Trinethranathar, Tirupalli Mukkudal, Tiruvarur
Basic information about the temple
|Moolavar:||Trinethranathar||Ambal / Thayar:||Anjanakshi|
|Deity:||Siva||Historical name:||TiruppaLLiyin MukkooDal|
|Timing:||6 to 8 & 5 to 7||Parikaram:|
|Temple group:||Paadal Petra Sthalam (Kaveri Then Karai)||–|
|Sung by:||Temple set:|
|City / town:||Tirupalli Mukkudal||District:||Tiruvarur|
|Maps from (click):||Current location||Tiruvarur (5.9 km)||Nagapattinam (26.2 km)|
|Mayiladuthurai (41.1 km)||Kumbakonam (42.3 km)|
Tirupalli Mukkudal is located about 6 km northeast of Tiruvarur.
Sthala puranam and temple information
In the Ramayanam, Jatayu worshipped Lord Siva to be able to bathe simultaneously at Rameswaram and Kasi. Pleased with his prayers, Siva appeared to Jatayu and told him that when Sita came this way, he (Jatayu) would need to protect her, and in the process, would attain mukti with Rama by his side. Jatayu was happy that this would happen, but disappointed that he could not bathe at Kasi and Rameswaram. So Lord Siva got together the waters of the rivers Ganga, Yamuna and Saraswati, for Jatayu. Since the three rivers mingled here, the place is called mukkudal. Siva also told Jatayu that that bathing in the temple tank was equivalent to bathing in the 16 coastal Teerthams at Rameswaram. Because Rameswaram came here for Jatayu, the place is also called kuruvi Rameswaram. Since the waters at the tank are equivalent to those at Gaya, this place was called Gayakarai (karai=banks), which over time has corrupted to Gekarai.
A local queen named Tapovadani prayed to Parvati at this temple, for a child. Pleased with her prayers, the Goddess herself came down as a child found floating in the temple tank. The queen took the child home and raised her as her own. Upon attaining marriageable age, the young girl was married off to Lord Siva who had appeared in the guise of a brahmin.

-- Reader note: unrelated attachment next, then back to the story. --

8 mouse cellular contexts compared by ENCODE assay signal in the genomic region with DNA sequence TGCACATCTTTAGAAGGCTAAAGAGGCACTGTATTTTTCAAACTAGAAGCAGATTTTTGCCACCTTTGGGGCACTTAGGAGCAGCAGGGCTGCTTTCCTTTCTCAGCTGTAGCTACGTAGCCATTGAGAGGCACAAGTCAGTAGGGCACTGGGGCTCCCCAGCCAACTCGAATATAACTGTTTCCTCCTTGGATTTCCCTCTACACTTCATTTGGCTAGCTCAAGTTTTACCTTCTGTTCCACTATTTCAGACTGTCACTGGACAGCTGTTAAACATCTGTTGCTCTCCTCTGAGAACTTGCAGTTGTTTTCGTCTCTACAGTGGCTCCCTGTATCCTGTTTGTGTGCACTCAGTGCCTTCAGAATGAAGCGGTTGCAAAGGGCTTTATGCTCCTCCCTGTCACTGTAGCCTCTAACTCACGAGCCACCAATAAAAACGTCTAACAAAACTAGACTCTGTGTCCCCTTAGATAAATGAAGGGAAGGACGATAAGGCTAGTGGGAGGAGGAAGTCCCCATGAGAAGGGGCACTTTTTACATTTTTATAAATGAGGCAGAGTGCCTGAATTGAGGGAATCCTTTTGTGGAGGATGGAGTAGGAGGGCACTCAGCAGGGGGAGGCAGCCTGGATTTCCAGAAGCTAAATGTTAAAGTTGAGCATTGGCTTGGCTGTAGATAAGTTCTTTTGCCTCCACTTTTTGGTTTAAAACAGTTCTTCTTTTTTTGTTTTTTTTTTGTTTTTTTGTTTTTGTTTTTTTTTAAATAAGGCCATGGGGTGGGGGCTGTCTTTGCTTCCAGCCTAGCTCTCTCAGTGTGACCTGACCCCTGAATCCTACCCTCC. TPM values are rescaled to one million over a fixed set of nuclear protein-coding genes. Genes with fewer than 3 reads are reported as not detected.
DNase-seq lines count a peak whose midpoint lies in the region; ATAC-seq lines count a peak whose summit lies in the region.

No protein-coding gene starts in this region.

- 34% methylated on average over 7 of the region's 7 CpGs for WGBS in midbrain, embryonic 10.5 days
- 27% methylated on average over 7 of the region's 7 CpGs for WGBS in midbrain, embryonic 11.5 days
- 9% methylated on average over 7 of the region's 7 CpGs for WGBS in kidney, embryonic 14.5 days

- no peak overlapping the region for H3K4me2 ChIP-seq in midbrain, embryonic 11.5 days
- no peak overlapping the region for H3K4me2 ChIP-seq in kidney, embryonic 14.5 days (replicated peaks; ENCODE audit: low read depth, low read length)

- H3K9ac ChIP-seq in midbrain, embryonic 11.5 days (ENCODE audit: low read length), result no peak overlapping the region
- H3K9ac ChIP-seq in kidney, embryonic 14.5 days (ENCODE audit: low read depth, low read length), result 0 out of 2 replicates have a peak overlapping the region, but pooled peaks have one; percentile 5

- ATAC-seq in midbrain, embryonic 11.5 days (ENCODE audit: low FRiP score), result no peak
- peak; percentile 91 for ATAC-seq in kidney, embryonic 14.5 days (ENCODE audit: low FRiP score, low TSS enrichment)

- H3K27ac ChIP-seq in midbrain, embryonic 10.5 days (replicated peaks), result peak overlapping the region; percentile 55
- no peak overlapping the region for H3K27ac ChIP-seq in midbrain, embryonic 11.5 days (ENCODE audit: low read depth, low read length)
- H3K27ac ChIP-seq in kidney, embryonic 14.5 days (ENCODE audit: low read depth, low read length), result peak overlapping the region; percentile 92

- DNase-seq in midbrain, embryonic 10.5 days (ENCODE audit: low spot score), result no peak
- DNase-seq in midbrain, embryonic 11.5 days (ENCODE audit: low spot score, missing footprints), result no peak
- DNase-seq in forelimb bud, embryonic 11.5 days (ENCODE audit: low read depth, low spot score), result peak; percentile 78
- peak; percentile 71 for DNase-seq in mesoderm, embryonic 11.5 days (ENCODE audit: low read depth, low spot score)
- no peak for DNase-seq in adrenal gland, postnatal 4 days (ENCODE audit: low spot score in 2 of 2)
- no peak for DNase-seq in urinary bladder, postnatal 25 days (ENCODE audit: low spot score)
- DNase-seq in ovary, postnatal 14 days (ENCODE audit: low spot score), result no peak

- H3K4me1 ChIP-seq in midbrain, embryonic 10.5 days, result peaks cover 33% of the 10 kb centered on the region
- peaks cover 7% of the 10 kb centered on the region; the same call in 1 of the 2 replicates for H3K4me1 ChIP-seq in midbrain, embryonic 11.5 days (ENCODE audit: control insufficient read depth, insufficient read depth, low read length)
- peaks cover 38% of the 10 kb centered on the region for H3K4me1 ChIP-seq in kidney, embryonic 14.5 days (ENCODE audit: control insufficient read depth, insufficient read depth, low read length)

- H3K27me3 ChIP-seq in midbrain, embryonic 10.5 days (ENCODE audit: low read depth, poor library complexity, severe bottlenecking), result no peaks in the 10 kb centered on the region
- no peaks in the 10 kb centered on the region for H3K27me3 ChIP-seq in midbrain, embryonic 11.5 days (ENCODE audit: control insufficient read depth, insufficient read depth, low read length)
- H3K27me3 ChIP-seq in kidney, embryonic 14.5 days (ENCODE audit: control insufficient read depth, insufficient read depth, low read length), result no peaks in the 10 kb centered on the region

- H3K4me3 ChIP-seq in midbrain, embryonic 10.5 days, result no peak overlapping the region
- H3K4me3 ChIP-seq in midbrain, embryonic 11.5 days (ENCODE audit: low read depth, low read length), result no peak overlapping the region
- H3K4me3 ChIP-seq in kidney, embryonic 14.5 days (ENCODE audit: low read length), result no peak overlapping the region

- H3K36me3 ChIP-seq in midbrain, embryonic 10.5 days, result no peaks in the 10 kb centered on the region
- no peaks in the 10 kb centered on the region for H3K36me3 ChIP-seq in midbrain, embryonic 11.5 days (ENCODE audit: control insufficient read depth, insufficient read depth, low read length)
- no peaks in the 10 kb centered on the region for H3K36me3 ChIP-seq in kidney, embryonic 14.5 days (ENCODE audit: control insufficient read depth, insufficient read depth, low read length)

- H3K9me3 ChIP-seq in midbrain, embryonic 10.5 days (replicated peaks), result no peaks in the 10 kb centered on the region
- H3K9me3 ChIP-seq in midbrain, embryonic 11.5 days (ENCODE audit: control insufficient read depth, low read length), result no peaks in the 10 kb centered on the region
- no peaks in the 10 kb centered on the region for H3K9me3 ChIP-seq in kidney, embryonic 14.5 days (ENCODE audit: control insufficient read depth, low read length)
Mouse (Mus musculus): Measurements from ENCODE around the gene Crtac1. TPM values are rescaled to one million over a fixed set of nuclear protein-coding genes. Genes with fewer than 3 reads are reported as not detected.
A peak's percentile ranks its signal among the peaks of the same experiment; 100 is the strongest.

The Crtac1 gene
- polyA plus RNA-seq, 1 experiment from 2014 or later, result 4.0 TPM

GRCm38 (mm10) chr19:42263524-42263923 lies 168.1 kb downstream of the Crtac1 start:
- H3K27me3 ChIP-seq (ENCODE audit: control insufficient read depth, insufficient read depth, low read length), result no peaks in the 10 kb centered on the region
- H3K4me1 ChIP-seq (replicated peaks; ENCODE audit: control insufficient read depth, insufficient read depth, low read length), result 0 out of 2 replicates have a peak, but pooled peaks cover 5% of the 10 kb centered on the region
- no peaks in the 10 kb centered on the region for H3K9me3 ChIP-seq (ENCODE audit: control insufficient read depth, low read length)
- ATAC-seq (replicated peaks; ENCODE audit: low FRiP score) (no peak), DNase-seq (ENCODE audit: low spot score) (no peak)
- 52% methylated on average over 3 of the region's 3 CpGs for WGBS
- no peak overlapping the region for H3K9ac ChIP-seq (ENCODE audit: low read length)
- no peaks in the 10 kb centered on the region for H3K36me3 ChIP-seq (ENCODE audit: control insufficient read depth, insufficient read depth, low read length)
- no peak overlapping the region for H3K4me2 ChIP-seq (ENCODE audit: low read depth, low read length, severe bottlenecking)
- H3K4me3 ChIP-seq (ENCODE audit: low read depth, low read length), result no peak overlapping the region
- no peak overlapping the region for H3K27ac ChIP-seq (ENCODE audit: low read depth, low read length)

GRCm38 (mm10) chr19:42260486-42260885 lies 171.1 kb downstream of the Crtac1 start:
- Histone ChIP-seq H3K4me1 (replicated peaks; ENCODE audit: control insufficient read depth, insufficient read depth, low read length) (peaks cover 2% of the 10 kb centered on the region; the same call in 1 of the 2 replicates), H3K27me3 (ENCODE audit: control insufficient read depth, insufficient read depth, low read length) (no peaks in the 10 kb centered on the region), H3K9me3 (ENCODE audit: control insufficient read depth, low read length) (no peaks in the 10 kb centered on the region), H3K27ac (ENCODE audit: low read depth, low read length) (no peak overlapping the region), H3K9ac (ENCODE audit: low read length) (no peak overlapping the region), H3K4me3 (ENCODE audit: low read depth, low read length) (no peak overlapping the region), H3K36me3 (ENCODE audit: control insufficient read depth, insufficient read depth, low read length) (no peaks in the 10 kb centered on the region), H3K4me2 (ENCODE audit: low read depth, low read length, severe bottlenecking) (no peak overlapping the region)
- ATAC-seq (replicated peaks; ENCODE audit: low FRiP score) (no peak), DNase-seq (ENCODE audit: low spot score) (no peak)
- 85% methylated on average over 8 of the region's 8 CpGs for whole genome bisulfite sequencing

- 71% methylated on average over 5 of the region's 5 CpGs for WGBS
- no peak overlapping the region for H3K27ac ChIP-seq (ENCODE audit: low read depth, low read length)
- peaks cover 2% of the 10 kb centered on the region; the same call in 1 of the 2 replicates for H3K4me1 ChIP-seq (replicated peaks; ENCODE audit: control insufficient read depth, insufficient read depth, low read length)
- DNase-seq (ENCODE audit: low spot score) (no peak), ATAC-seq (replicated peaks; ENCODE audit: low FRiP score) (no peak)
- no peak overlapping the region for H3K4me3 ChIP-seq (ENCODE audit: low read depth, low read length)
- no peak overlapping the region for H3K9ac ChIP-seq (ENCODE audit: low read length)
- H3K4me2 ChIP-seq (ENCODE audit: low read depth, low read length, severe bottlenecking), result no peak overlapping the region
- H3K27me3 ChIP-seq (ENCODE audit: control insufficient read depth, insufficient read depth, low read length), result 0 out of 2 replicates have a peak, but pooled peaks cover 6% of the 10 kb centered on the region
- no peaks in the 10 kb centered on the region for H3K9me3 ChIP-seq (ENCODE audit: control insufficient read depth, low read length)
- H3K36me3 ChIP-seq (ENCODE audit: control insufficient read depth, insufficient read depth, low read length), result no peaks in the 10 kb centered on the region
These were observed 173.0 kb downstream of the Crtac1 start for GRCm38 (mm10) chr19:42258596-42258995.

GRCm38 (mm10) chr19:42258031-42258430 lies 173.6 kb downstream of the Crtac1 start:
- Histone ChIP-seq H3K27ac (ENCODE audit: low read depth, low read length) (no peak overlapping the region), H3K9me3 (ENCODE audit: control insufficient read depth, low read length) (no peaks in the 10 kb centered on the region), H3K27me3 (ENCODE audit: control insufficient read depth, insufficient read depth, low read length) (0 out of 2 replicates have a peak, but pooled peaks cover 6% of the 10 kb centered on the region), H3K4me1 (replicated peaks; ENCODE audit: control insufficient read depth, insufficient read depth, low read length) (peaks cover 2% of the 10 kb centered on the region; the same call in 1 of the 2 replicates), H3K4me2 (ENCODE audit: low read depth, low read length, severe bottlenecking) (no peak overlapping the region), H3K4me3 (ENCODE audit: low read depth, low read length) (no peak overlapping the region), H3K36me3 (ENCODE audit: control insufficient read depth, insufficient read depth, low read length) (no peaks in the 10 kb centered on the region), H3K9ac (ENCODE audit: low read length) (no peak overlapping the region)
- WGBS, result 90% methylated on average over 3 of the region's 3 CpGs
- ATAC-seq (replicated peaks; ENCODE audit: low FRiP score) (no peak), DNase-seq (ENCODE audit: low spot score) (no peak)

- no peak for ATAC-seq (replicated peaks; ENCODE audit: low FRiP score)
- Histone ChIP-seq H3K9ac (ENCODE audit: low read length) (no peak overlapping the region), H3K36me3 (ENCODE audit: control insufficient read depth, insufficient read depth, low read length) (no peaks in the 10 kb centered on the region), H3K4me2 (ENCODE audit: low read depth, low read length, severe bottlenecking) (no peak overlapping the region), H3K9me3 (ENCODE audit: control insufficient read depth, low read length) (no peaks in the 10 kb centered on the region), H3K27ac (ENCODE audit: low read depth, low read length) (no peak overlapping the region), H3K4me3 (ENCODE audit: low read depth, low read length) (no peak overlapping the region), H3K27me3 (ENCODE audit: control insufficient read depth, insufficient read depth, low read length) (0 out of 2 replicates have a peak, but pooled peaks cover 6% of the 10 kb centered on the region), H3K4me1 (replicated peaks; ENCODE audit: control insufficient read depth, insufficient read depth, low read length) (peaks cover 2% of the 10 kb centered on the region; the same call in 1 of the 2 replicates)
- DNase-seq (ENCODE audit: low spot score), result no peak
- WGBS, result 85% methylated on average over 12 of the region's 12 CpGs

There was a Chola king here who would eat only after praying to Lord Siva. One day, he could not find a Siva Lingam for his worship, so his horseman kept a bag of horse grain as Lingam, which the king worshipped. Later, when the servant tried to take the bag, he could not move it – the grain inside had actually turned into a Lingam. A very happy and surprised king had this Lingam installed in the temple.
Bathing in this temple’s Teertham is considered equivalent of bathing at the Mahamaham tank at Kumbakonam. Similarly, performing rites for pitrs here is considered equivalent of the same rites being done at Gaya.
Originally a Chola temple, in recent years this temple has been renovated by some members of the Nagarathar community. The architecture of the temple, particularly the kosthas and the sculptures in the koshtas as well as the prakaram murtis, are spectacular.
Other information for your visit
Update April 2021: I learnt that Ganesan Gurukkal is no more. His father Sankaran Gurukkal, who is 92 years old, lives in the house next to the temple. The temple’s duties have been reassigned to another priest from Tiruvarur, but Sankaran Gurukkal and his family continue to require support.
Phone: 84286 07448